Stem cell researchers and the public -- from wherever they are around the world -- will have a chance Thursday to take part remotely for the first time during a meeting of the governing board of California's $3 billion stem cell agency.

The session will include approval of two awards totaling $9.5 million, approval of a $16.8 million operating budget, approval of a revised conflict of interest code along with a quasi-mysterious matter dealing with "programmatic tools."

At the time of this posting, the agency, formally known as the California Institute of Regenerative Medicine (CIRM), had not added online any background material supporting the cryptic, agenda item. However, the general subject deals with decisions that the board makes on applications for funding. In addition to scientific considerations, the board can base its decisions on non-scientific matters, such as whether the application really fits with the CIRM program.

(After this item was posted, the agency added to the agenda a number of slides dealing with the grant-making process and use of programmatic criteria. The California Stem Cell Report will carry an item on those slides tomorrow. Update: That item has now been posted.)

Interested persons will be able -- for the first time -- to make comments not only that matter but others from wherever they are. But they must be logged on to the audiocast/webcast of the session in order to be recognized. The agenda contains directions on how to do that. During the meeting, online participants will be asked if they have a comment. We recommend setting up the connection in advance of the meeting. It may require some tweaking, depending on your computer figuration.

The agency has successfully tested the new public comment feature on a few committee hearings. This will be the first experience with a full board meeting.

The awards expected to be made include a  $5.8 million application for Parkinson's disease and a $3.7 million application for glioblastoma, a form of brain cancer. Reviewers, meeting behind closed doors, have already approved the awards. The board must ratify their decisions in public. (Here are links to review summaries on the Parkinson's application and the glioblastoma application, plus comments by a Scripps Research Institute scientist on the Parkinson's application.

John Zaia of the City of Hope wrote a letter to the board commenting on the public summary of his glioblastoma application, critiquing reviewer comments. He said,
"Based on our experience with two previous FDA-approved pilot trials, we foresee no major hurdles to completing an IND, recruiting patients, manufacturing the therapeutic cell product, and eventually conducting the clinical trial."
The agency does not release the names of applicants until action is taken by the board, but when a letter is written by an applicant, his/her name becomes public along with the letter.

The proposed budget for the 2018-19 year stands at $16.8 million, up 7 percent from an estimated spending of $15.7 million for this fiscal year. The budget for research awards is separate and has been normally set in December. However, some board members have indicated that are are interested in trimming the amount of awards to be given annually in order to extend the life of the agency.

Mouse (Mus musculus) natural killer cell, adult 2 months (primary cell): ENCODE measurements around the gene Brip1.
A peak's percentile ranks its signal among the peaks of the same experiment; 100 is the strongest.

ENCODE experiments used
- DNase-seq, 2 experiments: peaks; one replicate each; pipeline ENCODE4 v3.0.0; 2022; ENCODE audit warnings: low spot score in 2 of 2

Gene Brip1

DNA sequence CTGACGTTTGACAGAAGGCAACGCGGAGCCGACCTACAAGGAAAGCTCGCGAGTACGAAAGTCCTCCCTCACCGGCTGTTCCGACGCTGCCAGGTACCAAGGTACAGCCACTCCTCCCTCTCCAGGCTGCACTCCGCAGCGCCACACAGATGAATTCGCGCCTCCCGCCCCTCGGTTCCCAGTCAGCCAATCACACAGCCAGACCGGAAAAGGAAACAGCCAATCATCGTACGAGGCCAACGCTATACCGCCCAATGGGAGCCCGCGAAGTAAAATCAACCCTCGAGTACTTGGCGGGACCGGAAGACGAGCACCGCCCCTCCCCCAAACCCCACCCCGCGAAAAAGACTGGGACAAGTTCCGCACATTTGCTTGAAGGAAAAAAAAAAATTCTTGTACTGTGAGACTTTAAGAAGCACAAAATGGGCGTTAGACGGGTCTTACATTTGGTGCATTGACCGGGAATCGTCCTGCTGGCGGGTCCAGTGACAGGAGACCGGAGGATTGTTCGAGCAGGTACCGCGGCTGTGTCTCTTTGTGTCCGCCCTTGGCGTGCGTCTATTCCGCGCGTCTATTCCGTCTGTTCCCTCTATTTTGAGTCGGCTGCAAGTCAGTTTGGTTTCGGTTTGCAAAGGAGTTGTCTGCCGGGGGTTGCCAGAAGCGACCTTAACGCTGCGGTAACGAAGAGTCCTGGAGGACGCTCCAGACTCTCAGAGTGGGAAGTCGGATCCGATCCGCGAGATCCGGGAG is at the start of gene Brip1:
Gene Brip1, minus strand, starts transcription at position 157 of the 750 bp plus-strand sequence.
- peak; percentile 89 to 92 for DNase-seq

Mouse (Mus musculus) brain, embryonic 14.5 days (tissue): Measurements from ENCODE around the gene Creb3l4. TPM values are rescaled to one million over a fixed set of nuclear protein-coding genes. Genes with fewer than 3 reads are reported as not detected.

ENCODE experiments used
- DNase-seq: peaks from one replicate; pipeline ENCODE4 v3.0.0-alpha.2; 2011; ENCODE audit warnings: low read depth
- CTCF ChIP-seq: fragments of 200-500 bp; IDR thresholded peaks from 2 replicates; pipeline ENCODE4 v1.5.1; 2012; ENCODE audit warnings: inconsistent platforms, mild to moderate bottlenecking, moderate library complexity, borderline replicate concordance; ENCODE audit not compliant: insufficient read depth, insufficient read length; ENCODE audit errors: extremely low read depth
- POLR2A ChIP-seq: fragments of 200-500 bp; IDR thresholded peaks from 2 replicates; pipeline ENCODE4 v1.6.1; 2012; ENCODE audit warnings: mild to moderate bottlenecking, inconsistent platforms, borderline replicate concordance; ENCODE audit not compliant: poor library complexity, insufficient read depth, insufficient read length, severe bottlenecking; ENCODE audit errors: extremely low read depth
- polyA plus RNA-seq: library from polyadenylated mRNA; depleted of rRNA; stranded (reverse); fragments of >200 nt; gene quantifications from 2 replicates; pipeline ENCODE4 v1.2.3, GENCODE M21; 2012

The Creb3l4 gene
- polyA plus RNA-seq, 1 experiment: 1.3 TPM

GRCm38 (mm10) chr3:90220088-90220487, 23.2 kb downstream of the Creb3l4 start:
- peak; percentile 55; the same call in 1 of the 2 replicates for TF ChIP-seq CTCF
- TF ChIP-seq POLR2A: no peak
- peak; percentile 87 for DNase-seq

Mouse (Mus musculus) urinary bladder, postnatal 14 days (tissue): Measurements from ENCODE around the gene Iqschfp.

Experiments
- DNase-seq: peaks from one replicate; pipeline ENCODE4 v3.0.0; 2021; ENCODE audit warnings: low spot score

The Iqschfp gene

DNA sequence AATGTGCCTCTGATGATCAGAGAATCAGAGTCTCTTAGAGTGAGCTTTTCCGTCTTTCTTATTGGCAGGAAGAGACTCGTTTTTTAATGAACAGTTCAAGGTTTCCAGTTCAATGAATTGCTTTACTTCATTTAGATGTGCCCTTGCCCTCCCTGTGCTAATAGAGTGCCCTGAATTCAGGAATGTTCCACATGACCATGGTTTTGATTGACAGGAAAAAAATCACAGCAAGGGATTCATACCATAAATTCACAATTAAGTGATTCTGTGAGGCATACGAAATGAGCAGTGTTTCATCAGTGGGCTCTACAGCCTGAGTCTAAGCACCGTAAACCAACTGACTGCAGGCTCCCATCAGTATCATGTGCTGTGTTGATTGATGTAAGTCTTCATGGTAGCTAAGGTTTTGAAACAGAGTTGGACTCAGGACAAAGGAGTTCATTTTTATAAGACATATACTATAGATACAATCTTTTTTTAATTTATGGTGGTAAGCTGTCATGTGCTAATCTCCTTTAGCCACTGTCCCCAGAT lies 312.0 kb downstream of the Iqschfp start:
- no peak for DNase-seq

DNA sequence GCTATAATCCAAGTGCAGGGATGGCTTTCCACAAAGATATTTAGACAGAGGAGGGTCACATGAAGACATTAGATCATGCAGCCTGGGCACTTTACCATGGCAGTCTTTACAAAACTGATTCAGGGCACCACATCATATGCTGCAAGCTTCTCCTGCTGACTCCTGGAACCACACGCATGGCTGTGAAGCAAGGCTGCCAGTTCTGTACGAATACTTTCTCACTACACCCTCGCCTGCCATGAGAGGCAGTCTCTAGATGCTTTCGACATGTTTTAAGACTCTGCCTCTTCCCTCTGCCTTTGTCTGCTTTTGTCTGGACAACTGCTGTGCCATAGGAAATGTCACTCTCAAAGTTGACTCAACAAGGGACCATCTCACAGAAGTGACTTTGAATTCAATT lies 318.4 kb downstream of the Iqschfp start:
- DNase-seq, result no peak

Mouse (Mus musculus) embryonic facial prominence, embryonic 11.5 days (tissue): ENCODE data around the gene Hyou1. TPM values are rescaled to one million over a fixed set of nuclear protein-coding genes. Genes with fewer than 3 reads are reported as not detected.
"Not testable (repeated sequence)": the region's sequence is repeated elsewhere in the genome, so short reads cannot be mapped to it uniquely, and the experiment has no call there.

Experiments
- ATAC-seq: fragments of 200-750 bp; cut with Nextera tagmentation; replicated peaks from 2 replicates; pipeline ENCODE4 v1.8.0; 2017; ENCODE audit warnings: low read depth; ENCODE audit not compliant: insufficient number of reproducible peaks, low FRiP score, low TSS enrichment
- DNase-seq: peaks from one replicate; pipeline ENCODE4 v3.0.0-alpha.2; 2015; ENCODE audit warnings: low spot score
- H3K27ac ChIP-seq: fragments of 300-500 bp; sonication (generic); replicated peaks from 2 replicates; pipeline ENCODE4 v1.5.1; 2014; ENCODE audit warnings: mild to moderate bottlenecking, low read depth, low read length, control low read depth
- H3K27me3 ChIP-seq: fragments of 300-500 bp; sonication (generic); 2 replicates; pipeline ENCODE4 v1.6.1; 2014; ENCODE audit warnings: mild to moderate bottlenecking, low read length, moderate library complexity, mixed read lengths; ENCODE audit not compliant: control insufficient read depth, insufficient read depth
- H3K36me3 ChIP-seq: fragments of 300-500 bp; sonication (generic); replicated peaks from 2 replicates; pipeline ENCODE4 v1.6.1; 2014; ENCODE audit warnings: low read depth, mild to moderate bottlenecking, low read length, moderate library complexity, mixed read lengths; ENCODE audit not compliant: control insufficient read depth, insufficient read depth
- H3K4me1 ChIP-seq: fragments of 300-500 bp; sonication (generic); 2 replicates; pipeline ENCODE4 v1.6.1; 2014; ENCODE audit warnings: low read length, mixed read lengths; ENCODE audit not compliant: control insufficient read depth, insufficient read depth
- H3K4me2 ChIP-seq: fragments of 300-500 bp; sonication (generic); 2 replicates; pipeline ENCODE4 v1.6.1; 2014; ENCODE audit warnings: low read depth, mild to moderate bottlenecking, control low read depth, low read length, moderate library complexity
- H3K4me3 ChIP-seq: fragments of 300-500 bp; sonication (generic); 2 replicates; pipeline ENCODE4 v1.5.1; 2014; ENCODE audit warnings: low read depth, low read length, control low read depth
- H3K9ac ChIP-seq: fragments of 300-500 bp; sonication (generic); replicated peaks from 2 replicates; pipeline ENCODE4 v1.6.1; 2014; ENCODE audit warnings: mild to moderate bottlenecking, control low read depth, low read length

Under current spending rates, the agency expects to run out of money for new awards by the end of next year. It is pinning its hope for survival on a private fundraising effort now underway and voter approval of a proposed $5 billion bond measure in November 2020.  An update on the fundraising effort may be presented Thursday by CIRM board chairman J.T. Thomas.   Sphere: Related Content

California's "Huge Ecosystem" for Stem Cells: The View from Europe

Some folks in Europe are worried about stem cell research, particularly about organizations like California's $3 billion stem cell agency.

The alarm was sounded just yesterday in Horizon, which calls itself  "The EU Research and Innovation Magazine."

The article in question (the second most popular on its web site at midday today) was headlined:
"Europe is in danger of being out-innovated in regenerative medicine"
Ton Rabelink, Arno Massee Fotografie
The piece consisted of an interview with Ton Rabelink, professor of internal medicine and head of Leiden University in the Netherlands. He cited the California agency as a "huge ecosystem" for developing much needed stem cell therapies.
nephrology at

Rabelink said that the European Medicines Agency is wrestling with finding the "the right mechanisms to support the field."
‘It is very important that they do this because the regulatory landscape in the US and Japan has changed over the past two or three years to accommodate recent advances. For example, Japan has an early access programme for treatments that seem promising but are not yet proven to work. If they appear safe in say, 40 patients, then doctors can start applying them. The US has created the 21st Century Cures Act that allows for clinical trials for stem cell therapies and fast-track access to market for those that appear effective."
Rabelink said,
"The risk is that if we don’t organise locally here in Europe, we’ll end up having to buy these treatments from those countries. We’ve already seen this with genetically modified cells, so-called CAR cells, to attack tumours in leukaemia. The treatment works quite well but costs about €500,000 ($582,670) per patient.
"It's very interesting to look at what happens in the rest of the world. You really need ecosystems — academia, but also legislatures, manufacturing and, of course, finance. The US has huge ecosystems like CIRM, the California Institute for Regenerative Medicine, which was founded through taxpayers’ money following a referendum, and invests about $250 million per year in this space. (The agency actually was created by a ballot initiative, which is much different than a referendum.)